Can culture- and tradition-bound Hawaiians survive in the modern business world? This is a question that has been asked over and over as economic prosperity has risen in the islands but by-passed the Hawaiian community. International economic initiatives and development began with the first tourists—the British explorers that accompanied Captain James Cook in 1778. But systems for managing natural and human resources in the island chiefdoms were well established prior to their arrival. Malcolm Nāea Chun examines the account of both Native and non-native writers to discover what he calls "cultural management," then explores how its tools and techniques can be used today for organizations that want to be culturally based, and to operate effectively in the modern business world.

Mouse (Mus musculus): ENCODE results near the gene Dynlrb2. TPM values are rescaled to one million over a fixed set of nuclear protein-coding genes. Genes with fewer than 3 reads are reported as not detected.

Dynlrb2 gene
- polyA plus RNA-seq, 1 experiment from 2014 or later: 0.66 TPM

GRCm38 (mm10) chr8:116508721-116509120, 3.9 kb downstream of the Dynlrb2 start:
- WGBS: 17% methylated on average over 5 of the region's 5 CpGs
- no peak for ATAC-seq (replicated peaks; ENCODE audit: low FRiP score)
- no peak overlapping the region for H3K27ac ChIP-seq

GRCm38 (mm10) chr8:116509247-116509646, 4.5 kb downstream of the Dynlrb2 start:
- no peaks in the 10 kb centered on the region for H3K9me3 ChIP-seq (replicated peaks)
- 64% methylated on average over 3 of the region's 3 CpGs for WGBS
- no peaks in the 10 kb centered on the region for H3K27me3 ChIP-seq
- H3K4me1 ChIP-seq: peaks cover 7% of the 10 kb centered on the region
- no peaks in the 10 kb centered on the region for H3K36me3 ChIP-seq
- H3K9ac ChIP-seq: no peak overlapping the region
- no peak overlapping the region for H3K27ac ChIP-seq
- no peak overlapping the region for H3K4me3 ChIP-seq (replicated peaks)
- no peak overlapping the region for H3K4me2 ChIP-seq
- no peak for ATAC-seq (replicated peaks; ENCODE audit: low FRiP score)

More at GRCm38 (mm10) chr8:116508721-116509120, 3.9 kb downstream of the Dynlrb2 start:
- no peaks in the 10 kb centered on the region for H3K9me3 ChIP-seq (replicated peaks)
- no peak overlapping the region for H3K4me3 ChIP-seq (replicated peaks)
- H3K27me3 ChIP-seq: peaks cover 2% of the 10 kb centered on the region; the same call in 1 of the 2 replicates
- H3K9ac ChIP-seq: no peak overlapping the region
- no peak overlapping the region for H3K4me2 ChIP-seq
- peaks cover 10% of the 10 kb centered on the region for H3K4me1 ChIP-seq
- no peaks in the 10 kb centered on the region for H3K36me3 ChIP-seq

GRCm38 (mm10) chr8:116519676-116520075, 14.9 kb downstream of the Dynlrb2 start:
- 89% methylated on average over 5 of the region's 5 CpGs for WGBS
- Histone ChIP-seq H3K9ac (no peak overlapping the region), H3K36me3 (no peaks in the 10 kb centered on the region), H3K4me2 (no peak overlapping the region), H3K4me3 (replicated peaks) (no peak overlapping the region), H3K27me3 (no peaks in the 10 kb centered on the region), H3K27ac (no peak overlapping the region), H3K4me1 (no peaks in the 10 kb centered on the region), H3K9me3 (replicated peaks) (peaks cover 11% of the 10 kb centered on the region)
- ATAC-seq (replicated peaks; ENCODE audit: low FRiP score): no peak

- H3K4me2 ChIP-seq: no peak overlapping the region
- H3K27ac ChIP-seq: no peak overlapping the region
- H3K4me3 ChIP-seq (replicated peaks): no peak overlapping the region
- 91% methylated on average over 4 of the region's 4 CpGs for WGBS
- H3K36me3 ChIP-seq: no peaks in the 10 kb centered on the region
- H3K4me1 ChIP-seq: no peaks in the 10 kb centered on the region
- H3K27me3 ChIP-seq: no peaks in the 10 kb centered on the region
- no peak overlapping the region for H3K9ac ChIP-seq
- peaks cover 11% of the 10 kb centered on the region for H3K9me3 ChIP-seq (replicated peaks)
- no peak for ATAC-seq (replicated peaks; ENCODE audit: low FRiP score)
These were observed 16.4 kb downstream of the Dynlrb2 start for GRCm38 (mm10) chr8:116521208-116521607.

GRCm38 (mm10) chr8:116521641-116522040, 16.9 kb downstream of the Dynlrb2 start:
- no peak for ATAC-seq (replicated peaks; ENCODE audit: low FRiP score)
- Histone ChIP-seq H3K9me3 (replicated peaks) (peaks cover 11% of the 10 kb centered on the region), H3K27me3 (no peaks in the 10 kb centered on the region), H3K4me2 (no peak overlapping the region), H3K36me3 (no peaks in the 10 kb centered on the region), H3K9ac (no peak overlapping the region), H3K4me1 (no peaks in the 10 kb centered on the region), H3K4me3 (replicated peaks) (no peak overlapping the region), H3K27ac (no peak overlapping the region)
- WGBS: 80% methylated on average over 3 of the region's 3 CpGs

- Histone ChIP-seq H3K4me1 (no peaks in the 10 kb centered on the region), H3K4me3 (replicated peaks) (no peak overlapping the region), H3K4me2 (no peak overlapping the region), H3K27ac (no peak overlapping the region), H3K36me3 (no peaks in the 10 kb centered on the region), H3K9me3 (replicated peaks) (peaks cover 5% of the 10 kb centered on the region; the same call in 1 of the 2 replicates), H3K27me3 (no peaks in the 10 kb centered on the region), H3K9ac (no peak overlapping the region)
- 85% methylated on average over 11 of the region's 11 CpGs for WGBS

This book is one of twelve short volumes of the Ka Wana series, which is part of the Pihana Nā Mamo Native Hawaiian Education Program.
|Author(s)||Malcolm Nāea Chun|
|Program||Ka Wana Series|
|Grade Level(s)||9, 10, 11, 12, 13+|
|Audience||Student, Teacher, Trade|